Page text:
Everyone, I’d like you to meet my sister Sharmell.

More to come.

Comments

  1. says

    I have a similar story that I will be sharing on my blog soon. I have always known about my half-sister but she did not know about me until our brother died. She had the father I always wanted and craved. I am glad my father was a great father to her but it has been hard for both of us to cross that divide you speak of. (Our father is also dead) Thanks to social media, my blog, and Face Book we have reconnected. Has it been easy – no. Lots of emotions for both of us. It is hard for her with the lies and secrets and to think of her dad as anything but wonderful. I want to know her and have a relationship with her and the week after Christmas she is coming – coming to visit me and all my kids. I will definitely be following your journey!

  2. says

    These family connections are a wonderful gift for your future. The genetic journey is an odd one at times, but those common ties touch us to the core. I have been on my own genealogy quest tracing my grandfather’s birth mother and her American Indian heritage.

    • Alexicographer says

      @BGomez (and @Cecily and @Charlie) … no, not if you refer to the “… it was just my mother and me.” That’s nominative*, subject case — a to-be verb should followed by the subject pronoun, so, ” … it was just my mother and I.” If those followed an action verb as a direct or indirect object, then, sure. “The story surprised my mother and me.” But though it’s often used incorrectly in spoken English, it should be “It is I,” not “It is me,” and throwing in the past tense (was) the just, and the mother don’t change any of that.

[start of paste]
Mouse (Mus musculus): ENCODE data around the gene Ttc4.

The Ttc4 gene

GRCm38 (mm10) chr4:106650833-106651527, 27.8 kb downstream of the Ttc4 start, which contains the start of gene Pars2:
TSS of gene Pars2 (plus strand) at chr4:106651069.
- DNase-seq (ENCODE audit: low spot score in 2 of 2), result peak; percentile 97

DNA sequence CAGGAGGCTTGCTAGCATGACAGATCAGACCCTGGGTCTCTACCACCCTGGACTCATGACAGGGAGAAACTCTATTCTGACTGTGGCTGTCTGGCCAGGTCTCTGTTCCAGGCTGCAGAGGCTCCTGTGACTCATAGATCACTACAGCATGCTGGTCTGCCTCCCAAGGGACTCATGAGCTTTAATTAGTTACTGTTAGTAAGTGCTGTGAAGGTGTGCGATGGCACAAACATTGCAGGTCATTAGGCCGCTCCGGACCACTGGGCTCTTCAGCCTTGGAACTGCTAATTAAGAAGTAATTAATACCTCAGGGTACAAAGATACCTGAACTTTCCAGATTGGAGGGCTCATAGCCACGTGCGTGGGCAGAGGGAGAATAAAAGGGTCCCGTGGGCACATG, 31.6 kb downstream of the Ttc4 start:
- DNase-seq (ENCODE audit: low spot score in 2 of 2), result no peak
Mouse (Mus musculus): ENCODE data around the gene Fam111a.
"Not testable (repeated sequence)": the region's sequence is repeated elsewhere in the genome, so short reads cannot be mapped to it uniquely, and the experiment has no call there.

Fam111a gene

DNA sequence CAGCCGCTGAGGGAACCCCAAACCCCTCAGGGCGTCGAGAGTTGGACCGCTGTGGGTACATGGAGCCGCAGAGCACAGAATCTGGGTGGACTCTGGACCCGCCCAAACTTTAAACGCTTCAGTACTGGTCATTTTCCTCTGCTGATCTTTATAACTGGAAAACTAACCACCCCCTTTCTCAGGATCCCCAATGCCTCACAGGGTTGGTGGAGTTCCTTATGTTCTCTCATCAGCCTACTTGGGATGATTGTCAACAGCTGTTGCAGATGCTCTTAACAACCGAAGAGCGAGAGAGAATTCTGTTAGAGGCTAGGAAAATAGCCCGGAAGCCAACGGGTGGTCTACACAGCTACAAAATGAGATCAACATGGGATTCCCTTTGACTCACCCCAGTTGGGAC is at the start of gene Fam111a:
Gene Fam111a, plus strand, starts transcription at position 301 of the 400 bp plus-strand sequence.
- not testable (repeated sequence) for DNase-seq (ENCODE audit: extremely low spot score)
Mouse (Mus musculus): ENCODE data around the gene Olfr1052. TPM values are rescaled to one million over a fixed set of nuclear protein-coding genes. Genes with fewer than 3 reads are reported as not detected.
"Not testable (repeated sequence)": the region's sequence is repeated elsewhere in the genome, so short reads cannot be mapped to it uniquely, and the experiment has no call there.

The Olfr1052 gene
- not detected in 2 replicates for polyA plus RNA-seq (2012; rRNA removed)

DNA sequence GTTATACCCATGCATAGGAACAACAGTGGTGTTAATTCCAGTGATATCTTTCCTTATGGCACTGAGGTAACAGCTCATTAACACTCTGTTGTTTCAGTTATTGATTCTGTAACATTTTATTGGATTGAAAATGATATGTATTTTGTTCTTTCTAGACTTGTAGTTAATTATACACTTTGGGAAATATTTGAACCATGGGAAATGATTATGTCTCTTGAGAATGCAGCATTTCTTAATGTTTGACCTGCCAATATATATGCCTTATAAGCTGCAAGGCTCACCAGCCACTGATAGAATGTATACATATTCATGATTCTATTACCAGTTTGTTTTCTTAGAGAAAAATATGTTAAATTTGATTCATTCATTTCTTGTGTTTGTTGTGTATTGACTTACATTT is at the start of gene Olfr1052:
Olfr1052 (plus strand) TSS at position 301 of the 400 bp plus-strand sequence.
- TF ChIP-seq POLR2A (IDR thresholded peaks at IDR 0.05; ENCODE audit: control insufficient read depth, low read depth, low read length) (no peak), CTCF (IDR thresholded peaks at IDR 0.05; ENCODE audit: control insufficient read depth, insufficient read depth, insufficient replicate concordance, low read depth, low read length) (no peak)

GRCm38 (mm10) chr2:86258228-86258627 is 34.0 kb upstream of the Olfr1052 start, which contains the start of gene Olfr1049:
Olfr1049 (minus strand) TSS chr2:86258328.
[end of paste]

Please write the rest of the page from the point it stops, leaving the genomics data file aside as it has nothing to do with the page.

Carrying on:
(I am assuming Cecily original wrote, “It was just my mother and I” and has changed that. If this is some entirely different reference, then never mind!)

      (*Not for nothing, those 4 years of high-school Latin, apparently)

          • rin says

            Actually, “It was just my mother and me” is fine. English isn’t Latin, and the subject/object rules don’t always transfer. I promise. The default case for a lot of pronouns in English is actually the “me” form, and in general the correct (read: unstilted) pronoun in a post-verbal position is the object form, even if the “verb” is a form of “to be”. There are a lot of odd grammar rules that have been taught for ages assuming that English should follow Latin rules.

            The best way to be sure which pronoun to use in a “X & Y” construction is always to try it without the “and”; so “It was just me” (sounds good to me) vs. “It was just I” sounds very odd.

  3. Tracey says

    2005? I’ve been reading your blog for 7 years? That’s impossible! But more to the point, WOW! I can’t wait to read more when you are ready to write.

  4. Kerrie says

    So thrilled for you Cecily, looking forward to the next part of the journey.

    My daughter (18) did not know her father & has two brothers (13 & 11) who she had never met. When the boys mother & he parted both the boy’s mum & I decided that something had to be done about our children meeting.

    We communicated via social media for around 18 months & in September finally met when they came to our area on vacation. It was a wonderful time for everyone including both mums who had both been treated badly by the same man.

    I hope you and Sharmell connect like my daughter did with her brothers. It is quite astonishing to me to see the genetic similarities. She looks quite like you.